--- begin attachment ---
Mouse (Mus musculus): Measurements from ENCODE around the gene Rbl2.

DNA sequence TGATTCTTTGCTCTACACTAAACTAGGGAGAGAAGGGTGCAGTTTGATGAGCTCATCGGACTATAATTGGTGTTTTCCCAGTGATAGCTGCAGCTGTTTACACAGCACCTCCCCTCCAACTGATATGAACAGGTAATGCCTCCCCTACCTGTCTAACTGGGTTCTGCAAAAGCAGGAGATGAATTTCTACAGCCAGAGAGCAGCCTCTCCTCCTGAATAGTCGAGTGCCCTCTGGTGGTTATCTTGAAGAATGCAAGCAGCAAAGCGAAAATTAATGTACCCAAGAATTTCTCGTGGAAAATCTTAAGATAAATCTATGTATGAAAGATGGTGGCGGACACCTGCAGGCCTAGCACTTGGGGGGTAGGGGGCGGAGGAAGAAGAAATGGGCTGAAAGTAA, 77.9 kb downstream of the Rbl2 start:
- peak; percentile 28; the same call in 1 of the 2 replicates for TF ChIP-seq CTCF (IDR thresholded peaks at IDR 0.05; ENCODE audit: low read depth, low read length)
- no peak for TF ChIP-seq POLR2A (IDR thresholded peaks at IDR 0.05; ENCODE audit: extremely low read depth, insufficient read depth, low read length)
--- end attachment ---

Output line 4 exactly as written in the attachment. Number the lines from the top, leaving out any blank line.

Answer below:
- no peak for TF ChIP-seq POLR2A (IDR thresholded peaks at IDR 0.05; ENCODE audit: extremely low read depth, insufficient read depth, low read length)